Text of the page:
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Arch Neurol. 2009 Oct;66(10):1267-72. doi: 10.1001/archneurol.2009.213.

Association of intronic variants of the BTBD9 gene with Tourette syndrome.

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  • 1Sainte Justine Hospital Research Center and the Center of Excellence in Neuromics, University of Montreal, Montreal, QC H2L 4M1, Canada.



To test the association between Tourette syndrome (TS) and genetic variants in genomic loci MEIS1, MAP2K5/LBXCOR1, and BTBD9, for which genome-wide association studies in restless legs syndrome and periodic limb movements during sleep revealed common risk variants.


Case-control association study.


Movement disorder clinic in Montreal. Subjects We typed 14 single-nucleotide polymorphisms spanning the 3 genomic loci in 298 TS trios, 322 TS cases (including 298 probands from the cohort of TS trios), and 290 control subjects.


Clinical diagnosis of TS, obsessive-compulsive disorder, and attention-deficit disorder.


The study provided 3 single-nucleotide polymorphisms within BTBD9 associated with TS (chi(2) = 8.02 [P = .005] for rs9357271), with the risk alleles for restless legs syndrome and periodic limb movements during sleep overrepresented in the TS cohort. We stratified our group of patients with TS according to presence or absence of obsessive-compulsive disorder and/or attention-deficit disorder and found that variants in BTBD9 were strongly associated with TS without obsessive-compulsive disorder (chi(2) = 12.95 [P < .001] for rs9357271). Furthermore, allele frequency of rs9357271 inversely correlated with severity of obsessive-compulsive disorder as measured by the Yale-Brown Obsessive Compulsive Scale score.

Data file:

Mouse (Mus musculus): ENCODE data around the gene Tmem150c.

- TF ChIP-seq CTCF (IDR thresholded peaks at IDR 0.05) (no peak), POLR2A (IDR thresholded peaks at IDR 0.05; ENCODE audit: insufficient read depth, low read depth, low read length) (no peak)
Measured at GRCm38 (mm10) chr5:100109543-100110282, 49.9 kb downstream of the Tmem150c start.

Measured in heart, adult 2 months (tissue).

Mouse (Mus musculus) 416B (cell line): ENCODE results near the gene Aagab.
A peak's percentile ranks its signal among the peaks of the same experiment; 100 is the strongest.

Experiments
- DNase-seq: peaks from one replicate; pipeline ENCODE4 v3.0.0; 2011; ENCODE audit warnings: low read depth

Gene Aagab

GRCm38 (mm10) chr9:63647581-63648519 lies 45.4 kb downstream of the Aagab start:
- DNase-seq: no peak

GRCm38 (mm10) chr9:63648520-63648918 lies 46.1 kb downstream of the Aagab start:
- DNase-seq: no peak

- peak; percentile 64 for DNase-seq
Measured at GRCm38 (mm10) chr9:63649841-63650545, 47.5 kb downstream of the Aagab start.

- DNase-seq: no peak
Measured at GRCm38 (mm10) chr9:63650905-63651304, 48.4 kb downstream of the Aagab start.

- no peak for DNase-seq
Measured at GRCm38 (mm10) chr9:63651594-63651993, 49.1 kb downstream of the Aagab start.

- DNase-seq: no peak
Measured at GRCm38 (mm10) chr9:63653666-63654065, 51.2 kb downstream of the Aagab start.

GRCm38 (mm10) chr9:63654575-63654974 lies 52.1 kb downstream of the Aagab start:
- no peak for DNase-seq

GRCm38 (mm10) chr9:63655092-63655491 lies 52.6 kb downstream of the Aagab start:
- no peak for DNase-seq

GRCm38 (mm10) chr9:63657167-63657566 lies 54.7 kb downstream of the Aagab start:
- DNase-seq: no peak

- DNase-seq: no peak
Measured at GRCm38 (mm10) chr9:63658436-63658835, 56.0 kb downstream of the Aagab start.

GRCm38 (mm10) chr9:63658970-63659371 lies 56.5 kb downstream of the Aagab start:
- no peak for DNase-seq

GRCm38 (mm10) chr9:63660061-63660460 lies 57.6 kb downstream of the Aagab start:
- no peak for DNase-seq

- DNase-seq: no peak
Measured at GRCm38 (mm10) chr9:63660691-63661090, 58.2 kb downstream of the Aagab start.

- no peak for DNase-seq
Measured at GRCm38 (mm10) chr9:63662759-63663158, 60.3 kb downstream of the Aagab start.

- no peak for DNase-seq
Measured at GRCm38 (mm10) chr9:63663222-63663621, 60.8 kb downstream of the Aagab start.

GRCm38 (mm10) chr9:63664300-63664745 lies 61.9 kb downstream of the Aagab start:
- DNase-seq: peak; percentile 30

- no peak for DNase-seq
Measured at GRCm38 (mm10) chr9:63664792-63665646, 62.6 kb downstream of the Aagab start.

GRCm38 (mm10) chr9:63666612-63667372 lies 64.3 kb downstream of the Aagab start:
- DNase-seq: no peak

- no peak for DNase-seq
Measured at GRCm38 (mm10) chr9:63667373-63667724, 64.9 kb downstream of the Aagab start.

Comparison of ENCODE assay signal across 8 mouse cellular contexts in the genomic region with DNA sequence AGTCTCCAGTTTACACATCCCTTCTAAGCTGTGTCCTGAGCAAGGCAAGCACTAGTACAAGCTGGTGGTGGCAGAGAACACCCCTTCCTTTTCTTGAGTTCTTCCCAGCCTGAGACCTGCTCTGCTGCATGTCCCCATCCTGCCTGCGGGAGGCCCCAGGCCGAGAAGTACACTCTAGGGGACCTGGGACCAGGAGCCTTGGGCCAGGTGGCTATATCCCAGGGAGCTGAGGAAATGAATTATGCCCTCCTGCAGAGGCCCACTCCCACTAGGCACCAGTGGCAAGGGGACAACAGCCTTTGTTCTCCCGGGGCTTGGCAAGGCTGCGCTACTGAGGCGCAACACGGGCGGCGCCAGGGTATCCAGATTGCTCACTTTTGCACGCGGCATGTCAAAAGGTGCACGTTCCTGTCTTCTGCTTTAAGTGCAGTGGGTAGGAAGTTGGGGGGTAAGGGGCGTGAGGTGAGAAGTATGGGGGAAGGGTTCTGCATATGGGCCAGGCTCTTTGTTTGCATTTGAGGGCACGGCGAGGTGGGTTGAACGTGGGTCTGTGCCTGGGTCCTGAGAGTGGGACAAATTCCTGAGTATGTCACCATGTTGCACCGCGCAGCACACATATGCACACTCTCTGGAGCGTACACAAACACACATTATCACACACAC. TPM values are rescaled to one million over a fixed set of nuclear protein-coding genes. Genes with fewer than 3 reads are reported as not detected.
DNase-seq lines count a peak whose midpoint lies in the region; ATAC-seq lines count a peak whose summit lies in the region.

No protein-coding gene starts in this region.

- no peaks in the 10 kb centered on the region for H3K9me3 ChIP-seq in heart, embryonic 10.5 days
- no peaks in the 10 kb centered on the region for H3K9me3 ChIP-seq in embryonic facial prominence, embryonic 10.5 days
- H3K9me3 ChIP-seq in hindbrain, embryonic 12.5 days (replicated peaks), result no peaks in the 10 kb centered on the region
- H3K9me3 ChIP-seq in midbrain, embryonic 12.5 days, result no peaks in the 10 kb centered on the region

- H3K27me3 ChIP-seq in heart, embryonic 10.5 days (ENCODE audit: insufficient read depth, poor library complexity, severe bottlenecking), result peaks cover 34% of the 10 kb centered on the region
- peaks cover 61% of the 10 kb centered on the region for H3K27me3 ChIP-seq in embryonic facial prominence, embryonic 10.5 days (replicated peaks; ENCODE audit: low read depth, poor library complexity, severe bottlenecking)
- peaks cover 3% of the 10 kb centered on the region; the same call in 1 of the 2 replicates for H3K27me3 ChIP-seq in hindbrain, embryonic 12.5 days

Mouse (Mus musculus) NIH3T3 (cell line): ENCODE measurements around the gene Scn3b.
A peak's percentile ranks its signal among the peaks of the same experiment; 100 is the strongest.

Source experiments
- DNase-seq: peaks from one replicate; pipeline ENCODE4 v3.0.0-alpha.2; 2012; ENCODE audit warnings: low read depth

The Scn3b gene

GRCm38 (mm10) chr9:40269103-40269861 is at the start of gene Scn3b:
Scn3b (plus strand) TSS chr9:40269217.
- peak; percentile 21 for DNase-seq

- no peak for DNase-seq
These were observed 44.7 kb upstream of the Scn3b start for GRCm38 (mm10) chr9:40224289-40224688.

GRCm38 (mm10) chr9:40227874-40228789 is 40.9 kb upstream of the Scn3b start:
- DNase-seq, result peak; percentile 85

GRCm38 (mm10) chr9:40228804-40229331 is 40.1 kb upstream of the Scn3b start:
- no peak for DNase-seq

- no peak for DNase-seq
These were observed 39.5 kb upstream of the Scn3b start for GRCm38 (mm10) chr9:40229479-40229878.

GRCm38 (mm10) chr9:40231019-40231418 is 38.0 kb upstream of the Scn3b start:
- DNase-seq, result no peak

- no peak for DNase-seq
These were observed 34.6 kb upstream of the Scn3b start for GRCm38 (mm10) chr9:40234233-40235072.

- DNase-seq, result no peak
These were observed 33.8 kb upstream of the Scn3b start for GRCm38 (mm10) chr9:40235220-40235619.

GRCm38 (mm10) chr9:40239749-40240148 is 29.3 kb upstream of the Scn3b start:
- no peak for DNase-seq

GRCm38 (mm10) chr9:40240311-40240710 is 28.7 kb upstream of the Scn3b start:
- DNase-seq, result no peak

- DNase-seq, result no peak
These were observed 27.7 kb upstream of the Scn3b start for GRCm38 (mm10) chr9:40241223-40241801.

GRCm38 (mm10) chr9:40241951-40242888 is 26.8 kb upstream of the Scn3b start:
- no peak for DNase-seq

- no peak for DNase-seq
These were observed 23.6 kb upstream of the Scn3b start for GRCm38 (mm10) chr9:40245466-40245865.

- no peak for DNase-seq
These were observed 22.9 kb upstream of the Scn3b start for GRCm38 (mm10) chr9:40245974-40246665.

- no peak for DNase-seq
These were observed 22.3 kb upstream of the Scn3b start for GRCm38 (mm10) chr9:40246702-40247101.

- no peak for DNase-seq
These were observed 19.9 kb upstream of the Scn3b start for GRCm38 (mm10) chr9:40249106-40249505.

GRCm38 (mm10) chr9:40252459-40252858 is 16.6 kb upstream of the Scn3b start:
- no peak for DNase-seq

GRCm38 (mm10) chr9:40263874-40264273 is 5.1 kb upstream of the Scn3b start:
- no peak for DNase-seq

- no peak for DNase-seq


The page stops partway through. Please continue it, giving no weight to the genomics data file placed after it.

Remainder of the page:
Variants in BTBD9 that predispose to restless legs syndrome and periodic limb movements during sleep are also associated with TS, particularly TS without obsessive-compulsive disorder.

[PubMed - indexed for MEDLINE]
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